Nexperia — ESD Protection for Automotive Audio/Video Interfaces

How to provide the best ESD protection for automotive audio/video interfaces


Drivers and vehicles now rely more heavily on advanced driver assistance systems (ADAS) technology. ADAS uses radar and lidar for detection and ranging of moving objects, but the technology also relies heavily on high-quality video imagery. As vehicles become more autonomous, they will demand higher-quality video streams from on-board cameras.


Even though the use of video data is increasing in the automotive sector, there are still no globally recognized standards in place to define the way video data are distributed around a vehicle; each manufacturer chooses its preferred solution. Some have adopted proprietary standards such as APIX, GSML and FPD-Link, which provide data-transfer rates of 6 Gbits/s, 10 Gbits/s, and 13 Gbits/s respectively. In addition, the use of automotive-grade Ethernet operating at speeds up to 1 Gbit/s is also increasing.


A key issue in the implementation of high-speed video links is signal integrity, which can be degraded when operating in the harsh automotive environment. Every component added to the video data path will introduce losses: this affects the choice of coaxial cable, the quality of the connectors, and the routing of signals to the link’s physical interface (PHY). And signal integrity needs to be balanced with the need for protection against ESD pulses and fault conditions, such as a short-circuit to the battery power rail.


The video interface also needs to withstand transient voltages of up to 10 kV. The impact of the insertion capacitance associated with circuit protection devices must be carefully considered to provide protection without impairing signal integrity.

Nexperia — ESD Protection for Automotive Audio/Video Interfaces

Fig. 1: Two options for the position of an ESD protection device

ESD protection: circuit design considerations

From a technical point of view, the best position for ESD protection is as close to the video connector as possible. Here, the ESD device can clamp down the ESD pulse to ground while it is still physically distanced from the circuit, and especially from the PHY.


But the principle underlying effective ESD protection is to design the protection on the basis of the needs of the system, rather than of one component. Moving the ESD device close to the connector potentially protects more of the circuit, but proximity to the connector’s terminals can produce unwanted side effects: for instance, the capacitance introduced by the ESD device can affect the rise and fall times of a video stream’s digital signals.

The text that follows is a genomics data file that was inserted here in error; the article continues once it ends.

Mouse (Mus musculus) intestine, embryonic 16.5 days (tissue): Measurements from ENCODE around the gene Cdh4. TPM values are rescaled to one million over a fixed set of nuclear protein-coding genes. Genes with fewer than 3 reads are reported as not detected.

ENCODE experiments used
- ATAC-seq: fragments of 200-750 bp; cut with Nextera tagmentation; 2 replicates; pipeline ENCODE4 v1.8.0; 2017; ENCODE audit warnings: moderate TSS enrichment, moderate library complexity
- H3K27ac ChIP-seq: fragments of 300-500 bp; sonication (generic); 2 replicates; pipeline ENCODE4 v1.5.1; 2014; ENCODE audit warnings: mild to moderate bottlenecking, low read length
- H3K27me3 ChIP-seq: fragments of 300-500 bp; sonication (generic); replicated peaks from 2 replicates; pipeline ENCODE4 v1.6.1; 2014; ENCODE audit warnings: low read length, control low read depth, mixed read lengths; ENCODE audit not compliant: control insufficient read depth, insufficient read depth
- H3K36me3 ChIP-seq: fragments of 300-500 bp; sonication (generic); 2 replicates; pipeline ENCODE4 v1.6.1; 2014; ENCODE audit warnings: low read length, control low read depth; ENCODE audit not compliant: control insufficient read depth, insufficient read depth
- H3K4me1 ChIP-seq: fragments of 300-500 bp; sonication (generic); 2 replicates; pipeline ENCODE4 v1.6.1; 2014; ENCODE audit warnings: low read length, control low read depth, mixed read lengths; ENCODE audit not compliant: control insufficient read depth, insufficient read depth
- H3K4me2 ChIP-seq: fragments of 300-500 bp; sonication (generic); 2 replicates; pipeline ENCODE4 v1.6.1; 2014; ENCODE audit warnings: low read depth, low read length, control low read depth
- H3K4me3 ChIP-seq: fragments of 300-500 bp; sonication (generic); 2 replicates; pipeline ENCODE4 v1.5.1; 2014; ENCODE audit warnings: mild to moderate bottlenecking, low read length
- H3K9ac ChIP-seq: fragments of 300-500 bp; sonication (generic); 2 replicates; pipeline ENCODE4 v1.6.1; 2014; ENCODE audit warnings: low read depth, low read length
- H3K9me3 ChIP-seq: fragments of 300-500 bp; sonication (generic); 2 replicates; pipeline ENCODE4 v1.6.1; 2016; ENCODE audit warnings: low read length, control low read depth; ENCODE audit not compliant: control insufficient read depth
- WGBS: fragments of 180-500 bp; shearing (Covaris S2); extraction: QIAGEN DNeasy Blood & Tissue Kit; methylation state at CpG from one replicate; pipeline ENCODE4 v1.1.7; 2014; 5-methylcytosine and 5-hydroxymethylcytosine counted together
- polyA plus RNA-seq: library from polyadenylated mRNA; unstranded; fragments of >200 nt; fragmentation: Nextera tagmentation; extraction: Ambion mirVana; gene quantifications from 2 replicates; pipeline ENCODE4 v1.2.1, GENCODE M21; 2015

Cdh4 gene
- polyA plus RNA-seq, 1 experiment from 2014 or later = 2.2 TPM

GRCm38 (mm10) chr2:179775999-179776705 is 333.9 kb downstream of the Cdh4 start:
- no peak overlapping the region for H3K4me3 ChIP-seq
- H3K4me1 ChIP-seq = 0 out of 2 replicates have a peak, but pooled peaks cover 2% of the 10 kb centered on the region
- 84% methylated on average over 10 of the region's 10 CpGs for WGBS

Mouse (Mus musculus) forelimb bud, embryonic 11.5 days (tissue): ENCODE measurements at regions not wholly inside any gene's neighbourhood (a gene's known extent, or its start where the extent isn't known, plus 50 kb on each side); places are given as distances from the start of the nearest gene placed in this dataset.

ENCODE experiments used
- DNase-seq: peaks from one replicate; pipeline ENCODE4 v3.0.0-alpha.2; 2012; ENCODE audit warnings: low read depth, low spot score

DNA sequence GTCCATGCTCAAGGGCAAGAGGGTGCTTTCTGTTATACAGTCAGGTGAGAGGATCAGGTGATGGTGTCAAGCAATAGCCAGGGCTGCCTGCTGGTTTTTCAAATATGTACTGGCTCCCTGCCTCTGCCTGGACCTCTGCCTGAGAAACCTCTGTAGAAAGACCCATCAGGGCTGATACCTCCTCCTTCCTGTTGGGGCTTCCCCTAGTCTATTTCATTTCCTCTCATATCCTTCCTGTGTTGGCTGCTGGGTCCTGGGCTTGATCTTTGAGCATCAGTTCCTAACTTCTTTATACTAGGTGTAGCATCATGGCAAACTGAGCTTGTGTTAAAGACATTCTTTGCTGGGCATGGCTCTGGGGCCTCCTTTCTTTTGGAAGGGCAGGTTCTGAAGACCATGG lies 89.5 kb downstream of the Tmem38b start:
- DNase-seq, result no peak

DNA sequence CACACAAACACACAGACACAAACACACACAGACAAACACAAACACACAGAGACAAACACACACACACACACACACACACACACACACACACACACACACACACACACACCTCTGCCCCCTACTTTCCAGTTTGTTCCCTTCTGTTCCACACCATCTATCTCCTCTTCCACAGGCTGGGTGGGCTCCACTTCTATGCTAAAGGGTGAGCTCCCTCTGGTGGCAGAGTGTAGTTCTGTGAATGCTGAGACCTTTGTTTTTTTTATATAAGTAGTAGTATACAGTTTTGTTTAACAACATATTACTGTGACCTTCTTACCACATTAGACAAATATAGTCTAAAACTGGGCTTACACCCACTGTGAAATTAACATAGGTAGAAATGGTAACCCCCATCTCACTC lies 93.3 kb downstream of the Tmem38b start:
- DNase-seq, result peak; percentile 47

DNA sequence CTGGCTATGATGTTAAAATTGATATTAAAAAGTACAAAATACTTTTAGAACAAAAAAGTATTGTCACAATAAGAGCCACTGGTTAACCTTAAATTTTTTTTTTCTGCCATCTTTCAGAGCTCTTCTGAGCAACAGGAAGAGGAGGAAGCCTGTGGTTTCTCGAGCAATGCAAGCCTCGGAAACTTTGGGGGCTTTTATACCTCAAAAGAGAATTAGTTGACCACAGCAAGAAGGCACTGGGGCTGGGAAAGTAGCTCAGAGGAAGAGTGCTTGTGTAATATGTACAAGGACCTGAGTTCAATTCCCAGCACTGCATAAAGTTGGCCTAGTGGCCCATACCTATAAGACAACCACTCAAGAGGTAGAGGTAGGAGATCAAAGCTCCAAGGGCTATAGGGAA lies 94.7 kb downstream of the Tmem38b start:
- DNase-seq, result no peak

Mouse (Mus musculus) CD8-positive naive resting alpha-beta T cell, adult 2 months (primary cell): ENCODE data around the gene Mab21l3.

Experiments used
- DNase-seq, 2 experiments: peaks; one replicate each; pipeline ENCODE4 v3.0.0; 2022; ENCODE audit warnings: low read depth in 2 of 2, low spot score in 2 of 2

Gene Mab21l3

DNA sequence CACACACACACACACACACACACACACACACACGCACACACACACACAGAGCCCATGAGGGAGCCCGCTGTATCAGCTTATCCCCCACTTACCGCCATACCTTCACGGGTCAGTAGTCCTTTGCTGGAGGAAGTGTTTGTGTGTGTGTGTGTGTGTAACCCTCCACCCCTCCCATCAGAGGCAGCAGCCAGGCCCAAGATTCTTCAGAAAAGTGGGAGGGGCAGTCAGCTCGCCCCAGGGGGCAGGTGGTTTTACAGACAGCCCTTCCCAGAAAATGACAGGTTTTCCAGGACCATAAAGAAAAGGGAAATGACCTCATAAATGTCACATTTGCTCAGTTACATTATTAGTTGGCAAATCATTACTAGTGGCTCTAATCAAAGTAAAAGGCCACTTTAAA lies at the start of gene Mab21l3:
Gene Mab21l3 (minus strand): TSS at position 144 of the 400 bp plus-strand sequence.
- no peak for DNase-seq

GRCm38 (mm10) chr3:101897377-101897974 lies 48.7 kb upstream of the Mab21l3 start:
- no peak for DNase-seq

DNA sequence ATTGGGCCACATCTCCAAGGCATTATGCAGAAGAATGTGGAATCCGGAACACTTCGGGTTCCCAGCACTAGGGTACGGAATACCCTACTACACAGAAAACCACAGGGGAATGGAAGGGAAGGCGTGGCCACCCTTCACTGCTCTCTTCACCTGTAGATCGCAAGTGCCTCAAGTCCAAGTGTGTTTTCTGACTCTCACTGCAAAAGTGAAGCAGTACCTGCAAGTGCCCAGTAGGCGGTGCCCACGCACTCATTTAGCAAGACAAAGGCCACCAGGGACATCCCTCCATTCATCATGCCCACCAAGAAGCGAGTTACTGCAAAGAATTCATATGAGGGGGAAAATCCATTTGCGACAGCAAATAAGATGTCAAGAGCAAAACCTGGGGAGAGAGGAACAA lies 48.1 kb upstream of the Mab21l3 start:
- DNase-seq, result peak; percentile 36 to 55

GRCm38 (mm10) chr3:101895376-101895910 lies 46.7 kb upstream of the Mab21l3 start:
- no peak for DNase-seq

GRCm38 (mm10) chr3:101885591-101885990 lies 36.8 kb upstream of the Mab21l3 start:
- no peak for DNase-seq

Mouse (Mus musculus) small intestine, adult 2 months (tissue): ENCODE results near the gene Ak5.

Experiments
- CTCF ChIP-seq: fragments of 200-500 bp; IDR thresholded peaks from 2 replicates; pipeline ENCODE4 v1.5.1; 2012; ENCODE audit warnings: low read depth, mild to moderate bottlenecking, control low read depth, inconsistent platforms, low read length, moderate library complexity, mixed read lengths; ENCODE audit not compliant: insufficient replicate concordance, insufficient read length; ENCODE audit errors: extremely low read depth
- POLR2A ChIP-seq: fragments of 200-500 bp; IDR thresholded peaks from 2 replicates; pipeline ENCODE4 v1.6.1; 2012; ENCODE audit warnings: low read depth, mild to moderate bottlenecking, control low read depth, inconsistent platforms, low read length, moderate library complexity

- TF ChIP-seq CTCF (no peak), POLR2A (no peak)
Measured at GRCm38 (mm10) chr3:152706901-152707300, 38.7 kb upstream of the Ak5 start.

Placement of an ESD protection device near a connector also puts it closer to the outside world, exposing it to other threats. For instance, a fault on the cable could produce a short between a signal and a supply rail. In an automotive environment, this means that the ESD device needs to be able to withstand a short of at least 12 V across its terminals without failure. This is not the case if the ESD device is placed behind the ceramic multilayer capacitor (CMC) and dc blocking capacitors.


Figure 1 shows two options available to designers for placing ESD protection on a video link. It includes a selection of devices which could be used in either of the two positions: each position has a different requirement for the device’s reverse stand-off voltage (VRWM) rating.


Use of simulation to verify protection capability

In the design of an automotive ESD protection circuit, the system cannot always be tested physically. This means that simulation at the concept phase of a design is often essential, both to study an ESD event itself and the signal integrity of the system. Nexperia supports evaluation of ESD protection devices with its System Efficient ESD Design (SEED) models. 


Simulation using the SEED method takes account of the interface along with the rest of the circuit. Models are based on an equivalent circuit to represent the PHY, CMC, and blocking capacitors. Both the static and dynamic behavior of the ESD protection can be modelled.


With SEED simulations and models, design engineers can test their ESD circuitry and use the results to help them choose the right ESD protection device as early as the concept phase. Nexperia has used this approach to characterize its ESD protection devices, and to analyze the way that these devices perform against initial and residual currents induced by a controlled electrostatic discharge.


Nexperia also provides other models such as S-parameter or SPICE data for all of its ESD protection devices: these can be used by design engineers to simulate signal integrity in the systems.

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